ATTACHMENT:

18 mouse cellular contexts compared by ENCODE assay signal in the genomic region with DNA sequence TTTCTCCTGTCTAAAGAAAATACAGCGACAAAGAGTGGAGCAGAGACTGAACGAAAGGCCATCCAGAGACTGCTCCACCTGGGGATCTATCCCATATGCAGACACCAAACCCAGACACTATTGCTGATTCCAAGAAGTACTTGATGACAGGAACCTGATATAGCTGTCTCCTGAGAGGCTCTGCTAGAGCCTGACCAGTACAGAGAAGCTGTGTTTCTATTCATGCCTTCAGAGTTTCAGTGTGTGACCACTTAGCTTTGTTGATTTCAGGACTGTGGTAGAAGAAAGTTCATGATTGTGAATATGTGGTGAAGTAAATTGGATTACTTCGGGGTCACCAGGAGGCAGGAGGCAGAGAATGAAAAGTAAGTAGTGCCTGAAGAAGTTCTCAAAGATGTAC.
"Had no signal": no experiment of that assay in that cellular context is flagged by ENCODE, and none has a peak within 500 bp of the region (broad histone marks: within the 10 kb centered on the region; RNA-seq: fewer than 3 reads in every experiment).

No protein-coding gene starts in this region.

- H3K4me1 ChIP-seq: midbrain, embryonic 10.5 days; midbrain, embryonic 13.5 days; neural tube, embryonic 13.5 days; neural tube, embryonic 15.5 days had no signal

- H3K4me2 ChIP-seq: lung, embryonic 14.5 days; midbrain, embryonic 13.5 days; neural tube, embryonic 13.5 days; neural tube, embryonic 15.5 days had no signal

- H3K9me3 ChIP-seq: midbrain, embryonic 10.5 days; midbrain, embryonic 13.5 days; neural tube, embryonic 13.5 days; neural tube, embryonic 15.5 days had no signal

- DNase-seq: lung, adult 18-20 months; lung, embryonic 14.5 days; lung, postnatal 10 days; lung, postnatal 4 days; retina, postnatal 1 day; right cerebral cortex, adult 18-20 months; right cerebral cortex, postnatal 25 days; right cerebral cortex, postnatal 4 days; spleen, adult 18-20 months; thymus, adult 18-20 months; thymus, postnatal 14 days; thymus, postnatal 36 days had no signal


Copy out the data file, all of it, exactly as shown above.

18 mouse cellular contexts compared by ENCODE assay signal in the genomic region with DNA sequence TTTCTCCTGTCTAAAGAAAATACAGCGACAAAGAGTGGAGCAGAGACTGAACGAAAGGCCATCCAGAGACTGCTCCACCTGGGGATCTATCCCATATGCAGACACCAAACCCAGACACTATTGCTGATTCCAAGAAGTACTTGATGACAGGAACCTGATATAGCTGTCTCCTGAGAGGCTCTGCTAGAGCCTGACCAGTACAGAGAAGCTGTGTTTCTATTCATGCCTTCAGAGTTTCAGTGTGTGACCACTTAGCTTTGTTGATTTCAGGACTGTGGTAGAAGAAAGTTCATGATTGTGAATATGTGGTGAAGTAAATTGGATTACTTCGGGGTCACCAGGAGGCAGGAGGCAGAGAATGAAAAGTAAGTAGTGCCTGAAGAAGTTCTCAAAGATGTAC.
"Had no signal": no experiment of that assay in that cellular context is flagged by ENCODE, and none has a peak within 500 bp of the region (broad histone marks: within the 10 kb centered on the region; RNA-seq: fewer than 3 reads in every experiment).

No protein-coding gene starts in this region.

- H3K4me1 ChIP-seq: midbrain, embryonic 10.5 days; midbrain, embryonic 13.5 days; neural tube, embryonic 13.5 days; neural tube, embryonic 15.5 days had no signal

- H3K4me2 ChIP-seq: lung, embryonic 14.5 days; midbrain, embryonic 13.5 days; neural tube, embryonic 13.5 days; neural tube, embryonic 15.5 days had no signal

- H3K9me3 ChIP-seq: midbrain, embryonic 10.5 days; midbrain, embryonic 13.5 days; neural tube, embryonic 13.5 days; neural tube, embryonic 15.5 days had no signal

- DNase-seq: lung, adult 18-20 months; lung, embryonic 14.5 days; lung, postnatal 10 days; lung, postnatal 4 days; retina, postnatal 1 day; right cerebral cortex, adult 18-20 months; right cerebral cortex, postnatal 25 days; right cerebral cortex, postnatal 4 days; spleen, adult 18-20 months; thymus, adult 18-20 months; thymus, postnatal 14 days; thymus, postnatal 36 days had no signal